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I have a simple question, but it is hard to google it. I have this equation here:

$$y(t, x) = \sum_{i=1}^{d}(|x_i| \wedge t)^{2} $$

Here $x$ is a size $d$ signal and $t$ is just a scalar. I am not sure how to read that equation in english... I understand everything except for how they use the $\wedge$ here...

If context helps, this is part of a cost function, based on a threshold $t$ that is selected, for your vector $x$.

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    $\begingroup$ It probably means the minimum of $|x_i|$ and $t$. $\endgroup$ – user1551 Jan 25 '13 at 3:12
  • $\begingroup$ @user1551 Are you sure about that? If it helps, "t" is supposed to signify a threshold value, and $x(i)$ is just some sample from a d-length vector. $\endgroup$ – Spacey Jan 25 '13 at 3:15
  • $\begingroup$ Of course I am not sure, because I don't see why one would want to take the minimum of a spatial quantity ($|x_i|$) and a temporal quantity ($t$). Yet the wedge symbol usually has three meanings: logical conjunction, some sort of "wedge product" and the minimum function. As both $|x_i|$ and $t$ are scalars, we can rule out the first two possibilities. So the minimum function is the most plausible explanation I can think of. $\endgroup$ – user1551 Jan 25 '13 at 3:28
  • $\begingroup$ @user1551 I didnt mean for my comment to come off as rude, far from it. I only meant to ask for further insight. The $t$ btw is not a temporal quantity, it is just a threshold. (I edited the question). Based on what you are saying, this means "take the sum of squares of whatever is minimum between x(i) and t" correct? $\endgroup$ – Spacey Jan 25 '13 at 3:31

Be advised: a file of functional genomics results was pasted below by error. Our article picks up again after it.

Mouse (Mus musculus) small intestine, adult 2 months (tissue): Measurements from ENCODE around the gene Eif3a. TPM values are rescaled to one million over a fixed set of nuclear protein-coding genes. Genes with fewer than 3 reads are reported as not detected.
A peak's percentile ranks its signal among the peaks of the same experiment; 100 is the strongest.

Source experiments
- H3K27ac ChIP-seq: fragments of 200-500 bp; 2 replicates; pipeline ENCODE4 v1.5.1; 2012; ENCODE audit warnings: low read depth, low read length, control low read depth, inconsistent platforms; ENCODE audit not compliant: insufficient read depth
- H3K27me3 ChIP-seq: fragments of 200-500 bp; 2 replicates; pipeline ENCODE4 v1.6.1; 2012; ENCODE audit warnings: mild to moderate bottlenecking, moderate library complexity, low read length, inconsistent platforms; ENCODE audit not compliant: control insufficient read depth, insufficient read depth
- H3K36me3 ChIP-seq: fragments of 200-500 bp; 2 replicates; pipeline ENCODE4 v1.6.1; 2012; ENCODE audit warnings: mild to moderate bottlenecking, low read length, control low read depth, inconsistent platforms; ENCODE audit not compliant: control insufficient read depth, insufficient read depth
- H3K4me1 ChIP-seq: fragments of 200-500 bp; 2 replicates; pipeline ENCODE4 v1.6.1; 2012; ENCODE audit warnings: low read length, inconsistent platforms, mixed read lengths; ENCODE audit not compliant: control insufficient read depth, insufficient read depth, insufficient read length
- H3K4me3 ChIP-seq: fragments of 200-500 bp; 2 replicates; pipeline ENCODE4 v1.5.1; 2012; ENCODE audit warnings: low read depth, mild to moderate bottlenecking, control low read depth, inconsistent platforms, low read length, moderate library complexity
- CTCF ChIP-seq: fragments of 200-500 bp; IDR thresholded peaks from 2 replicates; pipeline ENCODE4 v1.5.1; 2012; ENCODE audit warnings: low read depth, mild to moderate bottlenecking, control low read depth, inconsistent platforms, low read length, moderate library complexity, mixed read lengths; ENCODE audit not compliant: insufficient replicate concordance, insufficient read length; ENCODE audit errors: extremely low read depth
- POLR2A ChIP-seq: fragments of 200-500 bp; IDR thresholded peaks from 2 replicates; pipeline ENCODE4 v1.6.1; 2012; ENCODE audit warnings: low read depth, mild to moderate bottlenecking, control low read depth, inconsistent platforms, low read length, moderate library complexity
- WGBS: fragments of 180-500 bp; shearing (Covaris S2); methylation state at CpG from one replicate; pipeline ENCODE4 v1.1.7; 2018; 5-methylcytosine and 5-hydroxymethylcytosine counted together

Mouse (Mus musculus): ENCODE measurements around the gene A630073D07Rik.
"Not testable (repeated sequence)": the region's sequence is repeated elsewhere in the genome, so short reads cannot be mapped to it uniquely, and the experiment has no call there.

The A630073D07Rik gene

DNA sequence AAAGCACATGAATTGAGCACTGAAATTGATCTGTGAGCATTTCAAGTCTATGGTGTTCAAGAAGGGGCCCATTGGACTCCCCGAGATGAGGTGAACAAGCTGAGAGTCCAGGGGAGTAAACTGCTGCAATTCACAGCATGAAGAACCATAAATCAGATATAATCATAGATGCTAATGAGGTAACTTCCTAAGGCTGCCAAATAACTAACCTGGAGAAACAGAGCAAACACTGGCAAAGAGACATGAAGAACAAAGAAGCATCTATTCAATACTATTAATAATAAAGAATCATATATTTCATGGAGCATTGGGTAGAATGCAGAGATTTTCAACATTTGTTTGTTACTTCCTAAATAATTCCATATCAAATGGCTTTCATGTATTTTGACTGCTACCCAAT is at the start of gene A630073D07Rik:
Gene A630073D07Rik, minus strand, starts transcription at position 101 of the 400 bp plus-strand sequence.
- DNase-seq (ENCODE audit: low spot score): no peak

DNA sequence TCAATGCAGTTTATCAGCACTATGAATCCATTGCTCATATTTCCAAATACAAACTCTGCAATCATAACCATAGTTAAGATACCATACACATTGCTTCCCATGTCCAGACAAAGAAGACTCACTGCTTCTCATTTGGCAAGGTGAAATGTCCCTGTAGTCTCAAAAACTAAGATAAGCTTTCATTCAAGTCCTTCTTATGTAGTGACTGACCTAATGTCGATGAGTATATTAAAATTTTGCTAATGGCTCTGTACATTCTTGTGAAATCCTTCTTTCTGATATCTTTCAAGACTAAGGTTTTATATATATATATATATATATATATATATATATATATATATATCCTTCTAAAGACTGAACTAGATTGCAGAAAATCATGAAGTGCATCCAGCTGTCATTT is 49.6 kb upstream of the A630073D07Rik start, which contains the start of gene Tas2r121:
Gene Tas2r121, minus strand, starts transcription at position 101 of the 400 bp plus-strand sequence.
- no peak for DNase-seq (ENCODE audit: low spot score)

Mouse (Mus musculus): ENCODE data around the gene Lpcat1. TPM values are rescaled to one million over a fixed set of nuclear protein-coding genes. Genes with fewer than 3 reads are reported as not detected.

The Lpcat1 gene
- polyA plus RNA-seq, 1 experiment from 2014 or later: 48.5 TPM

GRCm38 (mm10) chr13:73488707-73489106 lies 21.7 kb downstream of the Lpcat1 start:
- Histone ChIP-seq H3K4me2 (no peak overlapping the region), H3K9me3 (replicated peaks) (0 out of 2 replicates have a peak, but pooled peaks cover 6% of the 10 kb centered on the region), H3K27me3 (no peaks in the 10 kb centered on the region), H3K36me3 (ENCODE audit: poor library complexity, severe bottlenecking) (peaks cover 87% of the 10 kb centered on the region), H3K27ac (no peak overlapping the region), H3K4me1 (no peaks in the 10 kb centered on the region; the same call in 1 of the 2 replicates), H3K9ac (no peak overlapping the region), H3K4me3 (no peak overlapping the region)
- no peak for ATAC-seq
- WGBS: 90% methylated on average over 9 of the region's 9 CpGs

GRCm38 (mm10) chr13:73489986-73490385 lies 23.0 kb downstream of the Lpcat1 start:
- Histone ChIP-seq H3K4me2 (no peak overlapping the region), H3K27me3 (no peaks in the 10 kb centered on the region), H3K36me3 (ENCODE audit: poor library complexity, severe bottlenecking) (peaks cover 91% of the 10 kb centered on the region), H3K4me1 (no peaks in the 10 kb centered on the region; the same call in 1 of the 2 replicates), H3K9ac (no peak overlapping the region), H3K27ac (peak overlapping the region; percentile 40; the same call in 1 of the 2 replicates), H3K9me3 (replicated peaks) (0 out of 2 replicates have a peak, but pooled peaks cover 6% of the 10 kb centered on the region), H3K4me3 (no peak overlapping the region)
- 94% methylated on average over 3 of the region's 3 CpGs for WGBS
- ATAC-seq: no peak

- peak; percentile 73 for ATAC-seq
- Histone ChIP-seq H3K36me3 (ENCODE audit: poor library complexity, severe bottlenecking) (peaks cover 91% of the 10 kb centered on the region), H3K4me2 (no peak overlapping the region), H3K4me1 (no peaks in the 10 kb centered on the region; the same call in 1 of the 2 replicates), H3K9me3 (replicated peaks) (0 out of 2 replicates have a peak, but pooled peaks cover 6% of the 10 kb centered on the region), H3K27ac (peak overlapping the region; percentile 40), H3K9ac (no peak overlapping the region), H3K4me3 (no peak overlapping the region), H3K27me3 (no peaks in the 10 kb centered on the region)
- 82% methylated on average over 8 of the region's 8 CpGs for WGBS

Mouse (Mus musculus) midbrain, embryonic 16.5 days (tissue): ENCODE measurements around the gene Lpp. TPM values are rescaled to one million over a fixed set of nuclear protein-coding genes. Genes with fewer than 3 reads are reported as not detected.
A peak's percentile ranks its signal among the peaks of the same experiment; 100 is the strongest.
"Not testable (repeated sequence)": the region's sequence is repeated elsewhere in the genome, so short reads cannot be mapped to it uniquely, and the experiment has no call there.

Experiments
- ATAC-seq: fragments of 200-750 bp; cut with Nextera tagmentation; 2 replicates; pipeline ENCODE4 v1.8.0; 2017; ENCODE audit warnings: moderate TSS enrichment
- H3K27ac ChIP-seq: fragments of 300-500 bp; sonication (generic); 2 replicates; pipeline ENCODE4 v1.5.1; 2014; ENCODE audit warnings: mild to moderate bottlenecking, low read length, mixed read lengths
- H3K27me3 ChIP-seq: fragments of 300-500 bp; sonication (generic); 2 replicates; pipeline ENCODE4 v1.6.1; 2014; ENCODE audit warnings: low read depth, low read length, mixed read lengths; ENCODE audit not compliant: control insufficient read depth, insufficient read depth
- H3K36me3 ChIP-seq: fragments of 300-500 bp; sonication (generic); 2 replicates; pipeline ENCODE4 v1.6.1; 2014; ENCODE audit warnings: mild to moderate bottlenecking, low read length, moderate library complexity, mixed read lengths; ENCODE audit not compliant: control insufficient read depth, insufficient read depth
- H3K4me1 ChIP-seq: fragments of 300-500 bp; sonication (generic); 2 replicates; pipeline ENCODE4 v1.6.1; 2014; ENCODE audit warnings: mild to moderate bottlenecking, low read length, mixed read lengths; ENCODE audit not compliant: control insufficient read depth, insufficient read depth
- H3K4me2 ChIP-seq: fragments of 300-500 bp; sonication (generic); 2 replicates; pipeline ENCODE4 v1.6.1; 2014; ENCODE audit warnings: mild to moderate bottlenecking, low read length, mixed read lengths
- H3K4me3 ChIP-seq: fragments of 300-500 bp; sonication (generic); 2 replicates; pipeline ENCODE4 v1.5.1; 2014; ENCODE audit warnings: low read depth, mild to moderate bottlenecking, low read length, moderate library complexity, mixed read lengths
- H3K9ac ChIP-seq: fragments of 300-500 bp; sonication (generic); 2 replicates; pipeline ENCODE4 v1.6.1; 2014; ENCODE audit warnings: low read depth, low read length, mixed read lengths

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    $\begingroup$ Yes, I mean $(|x_i|\wedge t)\equiv\min(|x_i|,t)$. $\endgroup$ – user1551 Jan 25 '13 at 3:32
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$|x_i|\wedge t$ probably means $\min(|x_i|,t)$.

There are three usual meanings of the wedge ($\wedge$) symbol: logical conjunction, some sort of "wedge product" and the minimum function. As both $|x_i|$ and $t$ are scalars, we can rule out the first two possibilities. So the minimum function is the most plausible interpretation I can think of. But certainly, you should look at the context of your equation to make sure that this is a correct interpretation.

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